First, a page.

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Your Link to Muskoka's Water!




  • Are the most productive type of wetland.
  • Are very rich in nutrients.
  • Contain emergent vegetation including cattails, rushes, reeds and sedges.
  • Are periodically or permanently covered by standing or slowly moving water.

Marshes are the most common type of wetland in North America. They are common along the edges of rivers, lakes, ponds, and the sea. Marshes can also be found in other low-lying areas.


Muskoka Heritage Areas
classified as having a marsh:
* Are also classified as being provincially significant wetlands


Marsh Characteristics

The water table is low in a marsh. It usually remains wet throughout the year, but not stagnant.


Vegetation in a Marsh

cattailDue to a high rate of photosynthesis and plant growth, marshes are among the most ecologically productive areas in the world. Emergent plants are more common in marshes than trees. Emergent plants are plants that have their leaves/flowers above the water and their roots below.

These include:

  • Cattails
  • Bulrushes
  • Arrowhead
  • Reeds
  • Pickeralweed
  • Grasses
  • Rushes
  • Sedges


Wildlife Inhabitants in a Marsh

A large number of wildlife species use marsh areas for some part of their life cycle, depending on the needs of the species and the location of the marsh.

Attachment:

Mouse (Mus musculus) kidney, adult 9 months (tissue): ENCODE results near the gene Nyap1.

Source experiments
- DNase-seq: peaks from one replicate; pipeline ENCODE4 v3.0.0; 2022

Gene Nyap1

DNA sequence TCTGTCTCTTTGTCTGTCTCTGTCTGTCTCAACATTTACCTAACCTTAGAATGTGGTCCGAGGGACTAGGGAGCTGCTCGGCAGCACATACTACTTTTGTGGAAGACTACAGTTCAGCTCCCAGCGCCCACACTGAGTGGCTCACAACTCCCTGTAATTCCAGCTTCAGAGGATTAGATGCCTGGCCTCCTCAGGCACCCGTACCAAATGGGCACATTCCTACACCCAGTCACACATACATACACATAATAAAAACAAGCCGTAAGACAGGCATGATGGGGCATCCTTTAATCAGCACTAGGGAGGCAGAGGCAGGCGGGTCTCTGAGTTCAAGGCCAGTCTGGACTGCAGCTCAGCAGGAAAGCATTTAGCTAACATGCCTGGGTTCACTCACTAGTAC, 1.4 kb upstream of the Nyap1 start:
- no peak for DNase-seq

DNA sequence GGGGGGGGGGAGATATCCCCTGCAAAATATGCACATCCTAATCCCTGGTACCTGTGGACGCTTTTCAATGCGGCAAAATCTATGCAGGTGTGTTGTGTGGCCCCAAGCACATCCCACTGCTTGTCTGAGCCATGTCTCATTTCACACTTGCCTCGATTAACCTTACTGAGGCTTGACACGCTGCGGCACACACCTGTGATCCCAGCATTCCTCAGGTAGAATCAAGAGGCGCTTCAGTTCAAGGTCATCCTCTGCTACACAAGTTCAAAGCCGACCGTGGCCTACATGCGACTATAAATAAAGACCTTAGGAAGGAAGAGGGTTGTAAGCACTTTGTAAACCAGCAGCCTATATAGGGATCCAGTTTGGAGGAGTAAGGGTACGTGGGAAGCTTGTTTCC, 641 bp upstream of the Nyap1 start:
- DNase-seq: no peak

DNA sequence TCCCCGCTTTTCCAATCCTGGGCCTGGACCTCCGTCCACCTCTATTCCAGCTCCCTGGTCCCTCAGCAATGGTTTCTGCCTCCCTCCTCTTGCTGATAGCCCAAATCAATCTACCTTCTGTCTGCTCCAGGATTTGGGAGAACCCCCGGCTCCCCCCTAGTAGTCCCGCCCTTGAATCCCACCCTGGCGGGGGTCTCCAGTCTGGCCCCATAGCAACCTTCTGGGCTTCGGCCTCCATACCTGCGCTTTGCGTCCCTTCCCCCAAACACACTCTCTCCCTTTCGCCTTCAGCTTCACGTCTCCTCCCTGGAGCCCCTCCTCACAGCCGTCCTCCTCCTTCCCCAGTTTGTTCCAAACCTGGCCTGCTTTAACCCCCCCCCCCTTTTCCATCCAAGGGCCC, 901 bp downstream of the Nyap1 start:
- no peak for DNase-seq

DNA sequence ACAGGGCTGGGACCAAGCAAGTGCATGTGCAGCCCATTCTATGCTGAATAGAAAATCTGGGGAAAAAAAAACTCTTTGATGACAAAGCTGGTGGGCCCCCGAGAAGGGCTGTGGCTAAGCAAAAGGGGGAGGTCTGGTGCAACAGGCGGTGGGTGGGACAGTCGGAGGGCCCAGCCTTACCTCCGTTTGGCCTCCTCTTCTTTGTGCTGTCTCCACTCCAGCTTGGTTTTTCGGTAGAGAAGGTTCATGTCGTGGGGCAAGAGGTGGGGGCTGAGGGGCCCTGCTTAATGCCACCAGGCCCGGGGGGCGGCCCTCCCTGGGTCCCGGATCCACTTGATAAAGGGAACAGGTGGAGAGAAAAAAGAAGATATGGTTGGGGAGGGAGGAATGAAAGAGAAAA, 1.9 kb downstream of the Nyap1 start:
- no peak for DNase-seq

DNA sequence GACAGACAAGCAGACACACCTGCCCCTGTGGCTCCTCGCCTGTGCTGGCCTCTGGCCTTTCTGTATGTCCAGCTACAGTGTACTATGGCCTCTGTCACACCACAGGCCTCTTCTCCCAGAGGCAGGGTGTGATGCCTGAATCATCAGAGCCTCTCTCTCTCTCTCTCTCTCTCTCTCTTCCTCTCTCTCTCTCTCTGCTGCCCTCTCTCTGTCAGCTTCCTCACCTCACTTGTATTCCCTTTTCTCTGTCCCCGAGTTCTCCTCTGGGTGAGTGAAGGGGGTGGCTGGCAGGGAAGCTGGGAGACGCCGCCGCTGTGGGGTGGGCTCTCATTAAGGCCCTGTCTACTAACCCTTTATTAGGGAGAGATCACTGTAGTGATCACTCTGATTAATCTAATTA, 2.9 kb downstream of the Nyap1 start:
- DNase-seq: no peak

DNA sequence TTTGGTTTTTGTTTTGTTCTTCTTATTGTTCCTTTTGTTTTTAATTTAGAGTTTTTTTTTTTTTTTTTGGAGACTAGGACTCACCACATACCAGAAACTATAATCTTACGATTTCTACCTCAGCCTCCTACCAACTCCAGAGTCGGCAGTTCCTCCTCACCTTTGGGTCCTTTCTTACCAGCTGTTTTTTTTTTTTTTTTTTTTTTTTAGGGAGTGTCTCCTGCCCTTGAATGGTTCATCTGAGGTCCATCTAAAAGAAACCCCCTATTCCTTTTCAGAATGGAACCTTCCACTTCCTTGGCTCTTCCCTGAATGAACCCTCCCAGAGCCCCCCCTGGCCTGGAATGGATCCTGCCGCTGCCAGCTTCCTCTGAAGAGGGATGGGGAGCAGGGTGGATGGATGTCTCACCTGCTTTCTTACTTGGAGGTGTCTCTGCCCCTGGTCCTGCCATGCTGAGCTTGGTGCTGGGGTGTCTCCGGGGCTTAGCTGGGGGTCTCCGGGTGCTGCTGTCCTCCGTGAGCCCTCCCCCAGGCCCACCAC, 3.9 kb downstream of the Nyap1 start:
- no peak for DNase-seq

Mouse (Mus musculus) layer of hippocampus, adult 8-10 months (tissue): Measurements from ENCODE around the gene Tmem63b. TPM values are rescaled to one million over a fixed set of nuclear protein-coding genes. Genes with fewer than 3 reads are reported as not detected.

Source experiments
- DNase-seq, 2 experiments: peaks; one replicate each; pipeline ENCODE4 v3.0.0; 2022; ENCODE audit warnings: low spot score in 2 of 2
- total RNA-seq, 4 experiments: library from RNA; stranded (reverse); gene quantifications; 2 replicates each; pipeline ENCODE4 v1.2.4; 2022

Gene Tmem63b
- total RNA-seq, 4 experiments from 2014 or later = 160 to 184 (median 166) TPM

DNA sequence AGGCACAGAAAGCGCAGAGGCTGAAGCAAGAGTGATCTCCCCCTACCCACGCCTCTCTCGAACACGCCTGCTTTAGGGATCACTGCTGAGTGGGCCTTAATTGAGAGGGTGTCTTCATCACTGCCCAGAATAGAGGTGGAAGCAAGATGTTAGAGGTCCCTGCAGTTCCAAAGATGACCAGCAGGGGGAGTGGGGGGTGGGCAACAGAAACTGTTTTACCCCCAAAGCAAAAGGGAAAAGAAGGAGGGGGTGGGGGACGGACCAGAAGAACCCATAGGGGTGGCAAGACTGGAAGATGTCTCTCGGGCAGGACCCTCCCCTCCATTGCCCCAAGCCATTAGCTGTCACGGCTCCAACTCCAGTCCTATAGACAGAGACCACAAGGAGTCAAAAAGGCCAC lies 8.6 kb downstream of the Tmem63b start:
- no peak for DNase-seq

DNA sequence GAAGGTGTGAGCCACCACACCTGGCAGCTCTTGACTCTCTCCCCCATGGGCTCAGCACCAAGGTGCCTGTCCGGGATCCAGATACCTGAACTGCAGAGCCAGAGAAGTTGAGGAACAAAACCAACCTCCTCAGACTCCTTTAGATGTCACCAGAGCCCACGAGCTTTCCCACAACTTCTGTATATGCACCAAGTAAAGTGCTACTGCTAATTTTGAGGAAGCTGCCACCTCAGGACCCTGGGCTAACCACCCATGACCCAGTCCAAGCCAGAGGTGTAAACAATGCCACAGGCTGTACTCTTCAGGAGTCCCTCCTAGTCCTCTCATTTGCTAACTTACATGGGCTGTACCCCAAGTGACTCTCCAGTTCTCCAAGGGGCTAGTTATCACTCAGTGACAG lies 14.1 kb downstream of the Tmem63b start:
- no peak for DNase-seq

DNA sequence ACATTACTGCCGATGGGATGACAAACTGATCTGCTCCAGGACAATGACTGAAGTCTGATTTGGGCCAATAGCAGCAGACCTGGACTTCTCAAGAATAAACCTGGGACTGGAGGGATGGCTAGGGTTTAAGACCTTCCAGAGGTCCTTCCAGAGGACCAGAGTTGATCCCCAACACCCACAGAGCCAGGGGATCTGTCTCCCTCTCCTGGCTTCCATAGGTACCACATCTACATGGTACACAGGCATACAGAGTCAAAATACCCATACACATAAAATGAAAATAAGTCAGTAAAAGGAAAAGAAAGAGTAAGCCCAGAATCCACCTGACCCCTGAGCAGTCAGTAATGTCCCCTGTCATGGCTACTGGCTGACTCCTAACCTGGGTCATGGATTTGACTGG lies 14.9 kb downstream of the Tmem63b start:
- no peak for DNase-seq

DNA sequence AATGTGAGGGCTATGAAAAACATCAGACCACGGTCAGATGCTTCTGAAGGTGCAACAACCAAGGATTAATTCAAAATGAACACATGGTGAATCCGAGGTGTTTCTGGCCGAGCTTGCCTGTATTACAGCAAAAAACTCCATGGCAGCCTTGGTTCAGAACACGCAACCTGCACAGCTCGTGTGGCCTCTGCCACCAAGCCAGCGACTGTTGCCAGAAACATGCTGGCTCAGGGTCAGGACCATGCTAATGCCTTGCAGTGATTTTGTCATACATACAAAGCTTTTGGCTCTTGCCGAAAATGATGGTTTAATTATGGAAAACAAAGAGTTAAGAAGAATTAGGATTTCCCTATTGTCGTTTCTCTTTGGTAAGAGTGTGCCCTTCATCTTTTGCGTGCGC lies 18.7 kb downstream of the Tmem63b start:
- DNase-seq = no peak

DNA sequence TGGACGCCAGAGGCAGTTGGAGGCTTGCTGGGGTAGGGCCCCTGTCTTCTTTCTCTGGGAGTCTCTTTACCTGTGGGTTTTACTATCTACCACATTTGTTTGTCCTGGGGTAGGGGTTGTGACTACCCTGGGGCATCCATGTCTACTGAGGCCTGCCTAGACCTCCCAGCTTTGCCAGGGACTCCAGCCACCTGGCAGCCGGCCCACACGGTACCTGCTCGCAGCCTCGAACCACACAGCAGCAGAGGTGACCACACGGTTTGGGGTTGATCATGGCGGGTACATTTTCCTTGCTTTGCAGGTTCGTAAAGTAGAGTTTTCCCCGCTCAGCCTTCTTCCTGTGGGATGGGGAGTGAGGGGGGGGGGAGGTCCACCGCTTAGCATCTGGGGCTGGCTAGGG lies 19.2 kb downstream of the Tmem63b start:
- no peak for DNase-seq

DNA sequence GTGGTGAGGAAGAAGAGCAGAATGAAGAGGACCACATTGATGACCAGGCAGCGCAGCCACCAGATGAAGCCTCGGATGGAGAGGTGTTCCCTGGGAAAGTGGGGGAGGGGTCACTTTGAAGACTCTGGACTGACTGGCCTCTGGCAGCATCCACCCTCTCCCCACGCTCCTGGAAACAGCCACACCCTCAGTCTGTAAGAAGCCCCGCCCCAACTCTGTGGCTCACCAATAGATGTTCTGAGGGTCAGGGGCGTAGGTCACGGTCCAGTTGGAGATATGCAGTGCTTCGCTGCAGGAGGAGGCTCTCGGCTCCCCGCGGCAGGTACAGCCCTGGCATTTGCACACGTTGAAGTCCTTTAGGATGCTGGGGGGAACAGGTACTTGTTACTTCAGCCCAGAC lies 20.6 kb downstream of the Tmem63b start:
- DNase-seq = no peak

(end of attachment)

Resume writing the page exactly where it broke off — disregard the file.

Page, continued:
Marshes are great nurseries for:

  • fish
  • ducks
  • frogs
  • insects

Many migratory birds also use these areas for shelter and food during migration.

MNR Wetland Fact Sheets


What are Wetlands? 
Wetlands are defined as lands that are saturated with water long enough to cause the formation of waterlogged (hydric) soils and the growth of water-loving (hydrophytic) or water-tolerant plants.

Wetlands are Important 
Surface water runoff may contain sediments, excess nutrients, viruses and pathogens and/or a variety of chemicals. A wetland acts like a filter to remove sediments, absorb nutrients and biologically change many chemicals into less harmful forms.

Significant Wetlands and the Ontario Wetland Evaluation System 
Provincially Significant Wetlands are those areas identified by the province as being the most valuable. They are determined by a science-based ranking system known as the Ontario Wetland Evaluation System.

Wetland Restoration 
Ontario is home to approximately 24% of Canada's wetlands and 6% of the world's wetlands. Estimates of wetland extent in Ontario range from 24 million to 29 million hectares, or 22-27% of the area of the province.